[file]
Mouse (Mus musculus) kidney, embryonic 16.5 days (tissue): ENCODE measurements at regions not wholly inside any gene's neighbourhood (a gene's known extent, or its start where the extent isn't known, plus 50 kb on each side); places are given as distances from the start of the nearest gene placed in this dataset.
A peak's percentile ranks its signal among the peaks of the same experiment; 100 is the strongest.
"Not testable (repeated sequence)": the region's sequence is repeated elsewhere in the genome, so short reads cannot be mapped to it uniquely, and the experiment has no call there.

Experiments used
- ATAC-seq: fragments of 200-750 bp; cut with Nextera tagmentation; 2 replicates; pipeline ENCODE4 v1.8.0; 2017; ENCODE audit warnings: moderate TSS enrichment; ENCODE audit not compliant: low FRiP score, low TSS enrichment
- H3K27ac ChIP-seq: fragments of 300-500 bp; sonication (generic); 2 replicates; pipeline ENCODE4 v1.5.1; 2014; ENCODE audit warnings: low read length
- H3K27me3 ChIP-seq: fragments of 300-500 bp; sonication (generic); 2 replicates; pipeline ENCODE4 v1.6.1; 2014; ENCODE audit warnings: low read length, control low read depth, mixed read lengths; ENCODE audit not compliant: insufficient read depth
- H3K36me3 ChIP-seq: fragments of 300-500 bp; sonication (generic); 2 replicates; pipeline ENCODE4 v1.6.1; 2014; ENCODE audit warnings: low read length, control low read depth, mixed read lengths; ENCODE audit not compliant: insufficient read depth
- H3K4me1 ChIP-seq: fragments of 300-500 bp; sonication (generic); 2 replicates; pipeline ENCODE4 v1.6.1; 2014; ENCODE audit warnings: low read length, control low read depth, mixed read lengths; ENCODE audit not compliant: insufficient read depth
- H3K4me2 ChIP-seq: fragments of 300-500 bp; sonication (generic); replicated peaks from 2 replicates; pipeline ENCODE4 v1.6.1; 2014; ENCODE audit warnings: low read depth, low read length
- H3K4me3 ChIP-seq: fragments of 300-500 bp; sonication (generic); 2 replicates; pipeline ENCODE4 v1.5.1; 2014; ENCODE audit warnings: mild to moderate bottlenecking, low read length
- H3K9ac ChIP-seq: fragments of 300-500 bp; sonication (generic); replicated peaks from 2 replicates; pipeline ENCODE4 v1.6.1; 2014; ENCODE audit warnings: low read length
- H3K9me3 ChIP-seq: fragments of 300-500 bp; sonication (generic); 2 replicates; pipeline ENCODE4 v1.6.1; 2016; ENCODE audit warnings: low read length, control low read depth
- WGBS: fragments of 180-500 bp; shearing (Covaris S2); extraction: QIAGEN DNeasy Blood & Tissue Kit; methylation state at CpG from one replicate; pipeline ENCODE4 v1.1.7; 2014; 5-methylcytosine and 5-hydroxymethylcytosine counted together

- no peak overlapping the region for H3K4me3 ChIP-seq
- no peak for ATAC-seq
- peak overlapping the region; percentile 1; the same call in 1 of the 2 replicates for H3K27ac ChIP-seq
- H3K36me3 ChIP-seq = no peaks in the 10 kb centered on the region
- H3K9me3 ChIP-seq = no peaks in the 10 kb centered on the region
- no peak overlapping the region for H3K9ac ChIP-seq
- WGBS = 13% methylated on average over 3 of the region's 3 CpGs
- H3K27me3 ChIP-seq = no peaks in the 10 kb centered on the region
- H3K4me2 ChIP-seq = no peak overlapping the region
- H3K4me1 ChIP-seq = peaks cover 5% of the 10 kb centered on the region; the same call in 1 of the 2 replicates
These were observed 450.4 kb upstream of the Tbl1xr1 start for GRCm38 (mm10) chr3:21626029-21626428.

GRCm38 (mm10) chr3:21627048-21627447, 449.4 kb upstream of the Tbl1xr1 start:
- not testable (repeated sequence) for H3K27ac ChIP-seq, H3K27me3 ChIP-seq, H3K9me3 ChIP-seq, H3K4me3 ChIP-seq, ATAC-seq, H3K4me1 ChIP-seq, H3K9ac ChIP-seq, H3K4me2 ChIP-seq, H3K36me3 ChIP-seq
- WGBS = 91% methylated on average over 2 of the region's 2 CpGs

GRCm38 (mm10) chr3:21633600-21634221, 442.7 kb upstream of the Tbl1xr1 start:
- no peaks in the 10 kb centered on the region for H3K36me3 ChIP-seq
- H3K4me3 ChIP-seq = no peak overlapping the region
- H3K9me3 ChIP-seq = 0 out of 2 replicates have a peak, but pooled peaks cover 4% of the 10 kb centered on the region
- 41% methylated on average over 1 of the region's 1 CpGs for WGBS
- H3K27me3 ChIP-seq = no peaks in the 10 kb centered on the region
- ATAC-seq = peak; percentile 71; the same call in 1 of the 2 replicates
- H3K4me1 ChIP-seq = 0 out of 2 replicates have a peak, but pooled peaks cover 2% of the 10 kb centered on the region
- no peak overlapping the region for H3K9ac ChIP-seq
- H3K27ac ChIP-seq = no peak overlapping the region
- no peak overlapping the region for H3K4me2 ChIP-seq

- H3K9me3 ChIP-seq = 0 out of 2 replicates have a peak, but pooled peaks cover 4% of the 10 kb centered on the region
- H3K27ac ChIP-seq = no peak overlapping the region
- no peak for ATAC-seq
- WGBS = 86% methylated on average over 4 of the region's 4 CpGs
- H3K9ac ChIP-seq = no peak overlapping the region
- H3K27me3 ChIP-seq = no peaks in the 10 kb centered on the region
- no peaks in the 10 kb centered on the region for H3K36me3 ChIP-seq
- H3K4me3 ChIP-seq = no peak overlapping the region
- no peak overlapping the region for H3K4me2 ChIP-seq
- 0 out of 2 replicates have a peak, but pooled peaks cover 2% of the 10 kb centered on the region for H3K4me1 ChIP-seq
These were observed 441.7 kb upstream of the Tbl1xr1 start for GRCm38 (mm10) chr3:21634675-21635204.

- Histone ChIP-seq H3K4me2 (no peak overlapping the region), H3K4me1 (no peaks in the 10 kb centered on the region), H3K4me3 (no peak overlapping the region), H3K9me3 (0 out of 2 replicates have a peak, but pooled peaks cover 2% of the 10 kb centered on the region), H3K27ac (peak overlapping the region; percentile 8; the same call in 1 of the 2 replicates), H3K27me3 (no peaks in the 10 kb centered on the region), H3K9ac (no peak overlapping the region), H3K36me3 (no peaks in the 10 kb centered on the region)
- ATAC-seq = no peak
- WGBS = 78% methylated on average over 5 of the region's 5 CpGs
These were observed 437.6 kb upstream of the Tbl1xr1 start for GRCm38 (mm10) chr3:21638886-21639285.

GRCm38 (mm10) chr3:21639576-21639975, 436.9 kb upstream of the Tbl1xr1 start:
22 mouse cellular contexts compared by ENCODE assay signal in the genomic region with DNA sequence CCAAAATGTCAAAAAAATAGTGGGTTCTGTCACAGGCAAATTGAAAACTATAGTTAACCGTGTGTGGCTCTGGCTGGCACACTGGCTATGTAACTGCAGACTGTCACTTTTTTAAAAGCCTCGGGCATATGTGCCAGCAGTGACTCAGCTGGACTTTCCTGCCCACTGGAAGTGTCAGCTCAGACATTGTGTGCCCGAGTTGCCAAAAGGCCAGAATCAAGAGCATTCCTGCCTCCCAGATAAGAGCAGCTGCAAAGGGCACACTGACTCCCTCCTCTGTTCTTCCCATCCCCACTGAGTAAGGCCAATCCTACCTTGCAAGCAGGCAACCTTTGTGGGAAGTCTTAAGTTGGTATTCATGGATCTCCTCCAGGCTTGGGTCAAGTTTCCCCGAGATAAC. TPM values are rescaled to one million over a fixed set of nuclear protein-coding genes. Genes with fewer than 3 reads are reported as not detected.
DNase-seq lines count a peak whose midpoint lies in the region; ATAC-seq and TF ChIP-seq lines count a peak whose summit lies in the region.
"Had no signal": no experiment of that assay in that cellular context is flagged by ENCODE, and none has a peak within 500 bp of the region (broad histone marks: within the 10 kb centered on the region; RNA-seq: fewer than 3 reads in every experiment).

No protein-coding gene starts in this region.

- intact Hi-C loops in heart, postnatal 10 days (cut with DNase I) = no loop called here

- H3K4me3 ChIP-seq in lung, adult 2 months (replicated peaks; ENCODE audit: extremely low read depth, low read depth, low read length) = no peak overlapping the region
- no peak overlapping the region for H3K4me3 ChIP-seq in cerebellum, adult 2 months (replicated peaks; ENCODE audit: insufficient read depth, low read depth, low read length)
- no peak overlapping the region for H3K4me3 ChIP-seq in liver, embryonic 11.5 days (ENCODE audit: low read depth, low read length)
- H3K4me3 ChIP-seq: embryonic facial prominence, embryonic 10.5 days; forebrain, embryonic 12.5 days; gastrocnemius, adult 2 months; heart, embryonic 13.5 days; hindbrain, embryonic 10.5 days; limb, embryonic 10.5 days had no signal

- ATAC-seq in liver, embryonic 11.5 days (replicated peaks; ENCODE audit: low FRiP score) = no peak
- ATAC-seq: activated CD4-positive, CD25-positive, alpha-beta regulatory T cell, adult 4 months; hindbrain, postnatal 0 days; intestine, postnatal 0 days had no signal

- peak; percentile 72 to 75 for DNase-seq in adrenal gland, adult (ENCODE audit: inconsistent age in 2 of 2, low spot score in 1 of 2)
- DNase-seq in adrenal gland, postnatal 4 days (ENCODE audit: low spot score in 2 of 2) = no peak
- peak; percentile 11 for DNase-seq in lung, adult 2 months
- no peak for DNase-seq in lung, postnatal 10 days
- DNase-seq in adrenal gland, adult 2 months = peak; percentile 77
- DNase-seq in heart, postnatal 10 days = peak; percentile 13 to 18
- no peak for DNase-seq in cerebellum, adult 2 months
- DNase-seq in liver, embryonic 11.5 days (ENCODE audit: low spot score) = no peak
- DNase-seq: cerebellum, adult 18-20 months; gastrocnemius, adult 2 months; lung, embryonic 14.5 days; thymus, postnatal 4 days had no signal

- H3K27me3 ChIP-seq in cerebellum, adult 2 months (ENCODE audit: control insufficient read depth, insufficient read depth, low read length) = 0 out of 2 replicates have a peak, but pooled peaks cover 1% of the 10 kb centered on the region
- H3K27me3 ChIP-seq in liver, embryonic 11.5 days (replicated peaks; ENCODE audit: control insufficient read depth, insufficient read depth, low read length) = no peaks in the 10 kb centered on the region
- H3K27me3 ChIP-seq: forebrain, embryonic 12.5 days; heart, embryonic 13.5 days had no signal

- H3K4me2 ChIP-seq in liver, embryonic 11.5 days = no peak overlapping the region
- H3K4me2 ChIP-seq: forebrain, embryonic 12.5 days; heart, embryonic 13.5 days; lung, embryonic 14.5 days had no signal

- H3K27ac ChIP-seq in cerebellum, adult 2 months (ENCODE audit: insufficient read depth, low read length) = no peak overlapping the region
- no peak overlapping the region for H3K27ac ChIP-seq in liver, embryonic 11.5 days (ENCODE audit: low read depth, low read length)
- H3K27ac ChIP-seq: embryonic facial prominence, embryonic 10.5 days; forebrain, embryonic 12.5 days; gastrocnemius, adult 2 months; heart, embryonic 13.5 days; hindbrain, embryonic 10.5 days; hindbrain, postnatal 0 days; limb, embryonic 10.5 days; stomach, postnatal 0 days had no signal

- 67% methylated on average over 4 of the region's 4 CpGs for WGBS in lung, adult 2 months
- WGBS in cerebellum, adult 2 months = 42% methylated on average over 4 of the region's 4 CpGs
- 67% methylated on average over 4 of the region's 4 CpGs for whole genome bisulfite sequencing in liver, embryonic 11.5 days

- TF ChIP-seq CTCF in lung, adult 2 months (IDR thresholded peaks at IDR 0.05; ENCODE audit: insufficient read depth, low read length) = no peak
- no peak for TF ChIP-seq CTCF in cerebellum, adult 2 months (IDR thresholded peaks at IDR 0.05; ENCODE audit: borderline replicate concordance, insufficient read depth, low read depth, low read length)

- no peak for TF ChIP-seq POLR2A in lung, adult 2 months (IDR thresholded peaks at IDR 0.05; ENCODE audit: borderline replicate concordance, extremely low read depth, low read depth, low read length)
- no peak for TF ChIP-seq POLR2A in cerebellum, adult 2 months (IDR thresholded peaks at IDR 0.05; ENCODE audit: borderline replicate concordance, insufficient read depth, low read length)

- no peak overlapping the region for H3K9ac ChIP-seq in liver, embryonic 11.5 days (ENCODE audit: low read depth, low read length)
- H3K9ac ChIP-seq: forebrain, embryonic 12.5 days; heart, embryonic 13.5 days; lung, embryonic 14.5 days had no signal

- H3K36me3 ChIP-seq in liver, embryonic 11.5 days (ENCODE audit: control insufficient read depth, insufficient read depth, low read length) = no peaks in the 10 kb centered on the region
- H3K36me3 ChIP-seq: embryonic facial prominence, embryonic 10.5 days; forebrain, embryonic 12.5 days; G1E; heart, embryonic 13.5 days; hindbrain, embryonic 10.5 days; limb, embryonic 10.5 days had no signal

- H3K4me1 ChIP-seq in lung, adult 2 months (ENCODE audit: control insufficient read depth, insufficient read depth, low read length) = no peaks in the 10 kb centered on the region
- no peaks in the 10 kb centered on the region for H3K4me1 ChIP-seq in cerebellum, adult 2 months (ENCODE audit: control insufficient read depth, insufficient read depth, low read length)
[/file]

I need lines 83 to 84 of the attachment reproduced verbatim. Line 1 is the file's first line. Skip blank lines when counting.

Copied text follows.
- H3K27ac ChIP-seq: embryonic facial prominence, embryonic 10.5 days; forebrain, embryonic 12.5 days; gastrocnemius, adult 2 months; heart, embryonic 13.5 days; hindbrain, embryonic 10.5 days; hindbrain, postnatal 0 days; limb, embryonic 10.5 days; stomach, postnatal 0 days had no signal

- 67% methylated on average over 4 of the region's 4 CpGs for WGBS in lung, adult 2 months